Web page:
Heartworm


Heartworms are spread by mosquitoes. Once a dog is infected, if it is not on heartworm medication, the worms will begin to grow and find their way into the dog's heart. They will multiply and develop, blocking the heart, changing the blood flow and destroying the organ. Treatment is expensive and dangerous, especially if the case is advanced, and some dogs die from it.
Prevention of heartworms is simple. Monthly preventive medication stops any heartworms from developing. 

Weight woes


The most common culprits are diet and lack of exercise. Low-value dog foods that are high in carbohydrates and grains, table scraps and too many treats help to pack on the pounds. Dogs also are leading more sedentary lifestyles. They need daily exercise for weight maintenance and overall well-being. Many behavioral issues stem from a lack of exercise. Feeding a high-quality dog food coupled with daily walks and exercise appropriate to your dog helps to prevent a myriad or problems like diabetes, joint pain, and stress on the heart and other organs. 

Swallowing objects and obstruction


Obstructions occur when a dog has ingested items such as socks, cardboard, towels, clothing and stuffing out of toys. These items become lodged in the dog's intestines, and it quickly becomes an emergency situation requiring surgery. Never leave items lying on the floor and give your dog appropriate chew toys.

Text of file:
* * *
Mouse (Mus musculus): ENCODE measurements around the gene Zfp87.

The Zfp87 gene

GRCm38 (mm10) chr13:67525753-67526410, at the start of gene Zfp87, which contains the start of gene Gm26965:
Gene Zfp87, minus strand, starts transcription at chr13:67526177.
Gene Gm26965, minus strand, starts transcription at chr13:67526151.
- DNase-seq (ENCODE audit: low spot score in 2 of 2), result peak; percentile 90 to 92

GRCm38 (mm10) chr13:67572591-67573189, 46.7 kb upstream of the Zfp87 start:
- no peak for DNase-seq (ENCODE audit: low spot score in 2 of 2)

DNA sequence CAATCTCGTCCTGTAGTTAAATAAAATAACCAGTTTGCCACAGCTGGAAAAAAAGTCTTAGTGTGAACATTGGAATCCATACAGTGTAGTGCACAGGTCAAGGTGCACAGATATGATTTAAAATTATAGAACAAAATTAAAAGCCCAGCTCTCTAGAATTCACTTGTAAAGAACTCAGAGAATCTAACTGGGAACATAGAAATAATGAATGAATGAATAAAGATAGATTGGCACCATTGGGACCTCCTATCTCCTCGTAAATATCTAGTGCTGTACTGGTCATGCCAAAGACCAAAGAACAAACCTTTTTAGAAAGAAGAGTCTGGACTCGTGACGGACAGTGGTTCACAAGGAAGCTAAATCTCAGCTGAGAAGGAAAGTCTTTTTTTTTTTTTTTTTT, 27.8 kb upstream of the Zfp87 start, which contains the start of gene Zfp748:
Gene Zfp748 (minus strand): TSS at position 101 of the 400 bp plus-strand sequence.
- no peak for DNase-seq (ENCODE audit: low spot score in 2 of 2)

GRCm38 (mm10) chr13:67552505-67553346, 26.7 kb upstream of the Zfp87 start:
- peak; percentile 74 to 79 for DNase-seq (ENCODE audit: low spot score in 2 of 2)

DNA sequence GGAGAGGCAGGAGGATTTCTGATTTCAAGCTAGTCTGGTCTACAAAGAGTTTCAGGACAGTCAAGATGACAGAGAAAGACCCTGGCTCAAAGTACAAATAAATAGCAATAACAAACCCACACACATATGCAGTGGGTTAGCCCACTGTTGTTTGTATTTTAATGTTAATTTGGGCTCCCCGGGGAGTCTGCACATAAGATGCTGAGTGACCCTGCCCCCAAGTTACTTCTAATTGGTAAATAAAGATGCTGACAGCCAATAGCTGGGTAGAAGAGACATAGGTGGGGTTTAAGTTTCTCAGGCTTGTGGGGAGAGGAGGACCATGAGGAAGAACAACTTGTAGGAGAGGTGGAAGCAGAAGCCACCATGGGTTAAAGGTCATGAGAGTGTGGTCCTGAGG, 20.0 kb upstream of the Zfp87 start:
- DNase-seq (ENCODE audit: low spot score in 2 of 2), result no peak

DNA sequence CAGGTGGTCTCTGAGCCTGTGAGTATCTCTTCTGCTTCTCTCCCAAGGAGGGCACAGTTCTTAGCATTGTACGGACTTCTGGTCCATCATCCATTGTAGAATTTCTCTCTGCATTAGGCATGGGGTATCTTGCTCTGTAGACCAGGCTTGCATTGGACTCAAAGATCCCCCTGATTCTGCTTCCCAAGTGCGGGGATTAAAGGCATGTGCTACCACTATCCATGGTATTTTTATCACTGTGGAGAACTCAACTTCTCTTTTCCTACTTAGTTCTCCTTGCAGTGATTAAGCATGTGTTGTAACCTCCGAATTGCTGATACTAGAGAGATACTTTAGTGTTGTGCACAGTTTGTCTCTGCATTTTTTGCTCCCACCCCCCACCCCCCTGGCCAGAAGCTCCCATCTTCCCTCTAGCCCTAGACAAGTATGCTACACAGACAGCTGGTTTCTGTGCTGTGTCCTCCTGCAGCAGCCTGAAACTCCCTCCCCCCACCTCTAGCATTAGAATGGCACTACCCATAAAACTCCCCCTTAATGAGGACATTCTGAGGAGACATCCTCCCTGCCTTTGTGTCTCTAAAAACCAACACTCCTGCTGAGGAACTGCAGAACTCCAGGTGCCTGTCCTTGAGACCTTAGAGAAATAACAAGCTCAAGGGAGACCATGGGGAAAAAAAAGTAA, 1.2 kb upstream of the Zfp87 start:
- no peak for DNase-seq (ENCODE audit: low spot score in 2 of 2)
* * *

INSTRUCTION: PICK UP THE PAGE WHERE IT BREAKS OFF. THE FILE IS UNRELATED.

More reports about dogs and health:

This formula is certain to sicken your pet

An all-natural substance that makes pets sick

A wonder drug guaranteed to help your pet 

For pets, your dirty hands are really sickening 

Favorite pastime a leading cause of illness 

Alarming rise in heartworm a threat to pets 

 Purebred dogs needlessly suffering, report says

 Dog heart medicine research results promising

Cushing's drug receives FDA approval

Paralyzing diseases of dogs, people linked

Warning issued about alternative medicine 


More reports about dogs and health

Reports about dogs and flea, tick control:

Pet deaths prompt tougher rules for flea, tick items

Use of flea, tick products a must despite EPA warning

Stop ticks from dogging - or killing - your pet

Your dog may have you sleeping with thousands of fleas


 Get pets ready for invasion of blood-sucking insects

Reports about dogs and oral health:

The stinking truth behind smelly dog breath

Good oral care can be a lifesaver

Reports about dogs and cancer:

Major breakthrough in canine cancer treatment

First-ever canine cancer drug developed

Making strides in fight against canine cancer

Worldwide effort to cure canine cancer


Vaccinations

Dogs should begin receiving shots at age 8 weeks old and continue through 20 weeks of age.

This initial shot schedule provides protection from a number of diseases that can be life-threatening, like Parvo. Vaccinations should be boosted every year or as recommended by your veterinarian.



Never leave your dog without being vaccinated. Doing so greatly increases his chances of catching a highly contagious, deadly illness, like Parvo. A dog will quickly become sick after exposure. Treatment for Parvo is expensive and often unsuccessful.